Netflix sets out UK training agenda
Netflix’s policy chief has wholeheartedly committed to tackling the UK’s skills shortage and diversity failings, while describing local content as “the defining characteristic” of the SVoD’s next growth phase.
Director of policy Ben King said it is both a “necessity and an opportunity” for the West Coast giant to address the country’s lack of skilled crew, which is especially plaguing the high-end drama sector.
He pointed to Netflix-operated training schemes on shows such as Sex Education - along with a diverse directors scheme on Top Boy and a Bafta tie-up – with more set to be forged for the coming year.
He said Netflix’s greatest contribution via its hefty UK investment could be to support new talent, particularly those from under-represented backgrounds.
“Across the entire sector, there is a growing focus on diversity, inclusion and investment in training,” King told the Westminster Media Forum, held on 26 November.
“These agendas are complementary and are priorities, not least because the scale of our plans in the UK are so dependent on addressing and meeting these challenges.”
King described the lack of a skilled workforce as the “primary constraint on the sector’s growth”.
He backed calls from the House of Lords Communications Committee, Labour and the Liberal Democrats for a fundamental reform of the Apprenticeship Levy, which could hand the sector a £15m training boost.
Speaking on a panel later in the day, Pinewood Studios chair Paul Golding spoke of the urgency of the issue: “We have to attract more people to the industry at all levels and wages because if not, productions will go abroad.”
King said Netflix has “significantly deepened its corporate and creative commitment” in the past 18 months in the UK.
He described the territory as the SVoD’s second most-important market in terms of local production investment. Netflix has around 200 full-time UK staff, spent £400m last year and has 50 shows in production here.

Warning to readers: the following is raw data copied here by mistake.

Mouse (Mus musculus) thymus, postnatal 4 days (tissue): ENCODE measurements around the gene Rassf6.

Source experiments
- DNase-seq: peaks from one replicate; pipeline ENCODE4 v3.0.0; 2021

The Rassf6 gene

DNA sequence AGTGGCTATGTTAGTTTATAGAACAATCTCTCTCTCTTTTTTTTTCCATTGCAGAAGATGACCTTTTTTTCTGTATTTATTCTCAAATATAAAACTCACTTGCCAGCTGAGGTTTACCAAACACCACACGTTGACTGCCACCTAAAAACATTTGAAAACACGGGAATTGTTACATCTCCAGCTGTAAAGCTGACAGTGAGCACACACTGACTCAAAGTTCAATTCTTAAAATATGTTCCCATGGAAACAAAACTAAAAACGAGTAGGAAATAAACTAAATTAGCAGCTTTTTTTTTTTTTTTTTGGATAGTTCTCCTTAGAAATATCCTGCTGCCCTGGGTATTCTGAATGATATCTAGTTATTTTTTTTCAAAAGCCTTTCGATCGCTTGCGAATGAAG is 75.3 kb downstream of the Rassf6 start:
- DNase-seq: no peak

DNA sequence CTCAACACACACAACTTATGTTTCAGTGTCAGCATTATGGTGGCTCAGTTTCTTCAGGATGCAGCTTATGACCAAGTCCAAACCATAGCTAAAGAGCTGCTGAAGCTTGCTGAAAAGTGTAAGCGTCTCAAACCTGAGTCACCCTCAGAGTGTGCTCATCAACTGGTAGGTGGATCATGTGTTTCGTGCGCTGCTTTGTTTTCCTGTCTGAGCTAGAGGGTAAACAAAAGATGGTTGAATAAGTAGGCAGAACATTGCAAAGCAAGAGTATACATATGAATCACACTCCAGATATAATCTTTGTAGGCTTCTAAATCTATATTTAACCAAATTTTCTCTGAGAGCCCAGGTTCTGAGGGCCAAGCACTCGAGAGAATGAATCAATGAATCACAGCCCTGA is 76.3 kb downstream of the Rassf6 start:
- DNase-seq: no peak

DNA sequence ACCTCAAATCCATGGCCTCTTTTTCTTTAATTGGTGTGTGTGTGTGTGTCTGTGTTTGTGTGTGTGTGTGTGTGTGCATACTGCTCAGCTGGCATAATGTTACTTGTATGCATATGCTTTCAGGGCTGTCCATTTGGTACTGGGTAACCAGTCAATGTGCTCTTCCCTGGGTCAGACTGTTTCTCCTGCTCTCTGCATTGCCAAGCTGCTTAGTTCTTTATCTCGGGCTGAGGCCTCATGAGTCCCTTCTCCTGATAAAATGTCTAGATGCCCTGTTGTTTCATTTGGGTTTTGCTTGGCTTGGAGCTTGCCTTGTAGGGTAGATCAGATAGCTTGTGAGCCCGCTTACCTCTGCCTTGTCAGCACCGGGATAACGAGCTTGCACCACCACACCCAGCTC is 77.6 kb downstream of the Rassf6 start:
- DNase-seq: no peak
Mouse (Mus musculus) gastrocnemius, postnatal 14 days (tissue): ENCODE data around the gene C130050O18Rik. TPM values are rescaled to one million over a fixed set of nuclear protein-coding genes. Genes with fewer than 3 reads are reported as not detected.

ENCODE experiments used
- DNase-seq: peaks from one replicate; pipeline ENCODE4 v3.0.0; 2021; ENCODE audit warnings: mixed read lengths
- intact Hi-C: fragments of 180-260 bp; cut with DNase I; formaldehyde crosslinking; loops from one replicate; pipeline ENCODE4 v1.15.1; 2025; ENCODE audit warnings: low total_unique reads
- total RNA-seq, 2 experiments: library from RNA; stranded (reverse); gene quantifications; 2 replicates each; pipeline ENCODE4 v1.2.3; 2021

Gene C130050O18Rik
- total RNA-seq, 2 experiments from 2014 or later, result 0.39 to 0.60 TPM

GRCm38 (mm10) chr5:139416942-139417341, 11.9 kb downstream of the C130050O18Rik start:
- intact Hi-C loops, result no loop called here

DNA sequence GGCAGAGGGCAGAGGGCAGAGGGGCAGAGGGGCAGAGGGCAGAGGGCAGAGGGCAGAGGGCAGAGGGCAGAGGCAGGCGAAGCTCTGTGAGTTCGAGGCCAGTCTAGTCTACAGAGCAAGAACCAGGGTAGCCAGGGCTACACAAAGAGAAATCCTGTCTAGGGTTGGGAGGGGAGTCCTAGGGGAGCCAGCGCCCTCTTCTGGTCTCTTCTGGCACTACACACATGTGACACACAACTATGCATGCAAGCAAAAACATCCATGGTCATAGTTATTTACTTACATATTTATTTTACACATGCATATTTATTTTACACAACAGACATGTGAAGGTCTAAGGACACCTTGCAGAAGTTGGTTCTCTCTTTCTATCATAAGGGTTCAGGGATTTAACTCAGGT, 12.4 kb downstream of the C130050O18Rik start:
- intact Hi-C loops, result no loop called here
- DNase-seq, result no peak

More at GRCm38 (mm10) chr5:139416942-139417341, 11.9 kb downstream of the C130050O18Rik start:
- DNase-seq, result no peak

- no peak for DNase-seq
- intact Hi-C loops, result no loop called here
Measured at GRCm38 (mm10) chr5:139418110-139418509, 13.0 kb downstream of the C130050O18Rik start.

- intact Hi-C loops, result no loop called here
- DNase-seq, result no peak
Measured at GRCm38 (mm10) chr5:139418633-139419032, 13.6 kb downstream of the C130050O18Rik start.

“Local content will be the defining characteristics of the next phase of our growth,” he said.
“In the UK, this means embedding ourselves in the cultural fabric of the nation, being a net contributor to the industry and telling stories that reflect the cultural diversity of the UK.”
He hailed the “creative and financial autonomy” afforded to the outfit’s UK-based commissioners, who include vice-president of original series Anne Mensah, director of original docs Kate Townsend and newly-installed UK scripted director Chris Sussman.
This article first ran on broadcastnow.co.uk.
Sex Education image: Sam Taylor/Netflix.
Also on The Knowledge
Liverpool Film Office has revealed the first tranche of projects to have successfully secured backing from its Film & TV Development Fund.
Channel 4 is set to challenge the UK’s most talented woodworkers in a new, six-part factual entertainment series from Plimsoll Productions.
Culture secretary Oliver Dowden has announced an agreement to include quarantine exemption for key incoming production staff, thus enabling the resumption of filming on high-end TV and feature projects.
ScreenSkills has launched a free online training course designed to support screen industry workers stay safe on productions in the context of Covid-19.
The BFI and Screen Scotland have launched Short Circuit, a Scotland-based talent development programme.
Emma Jane Unsworth is set to adapt her second novel, Adults, for television after Playground and wiip optioned the screen rights.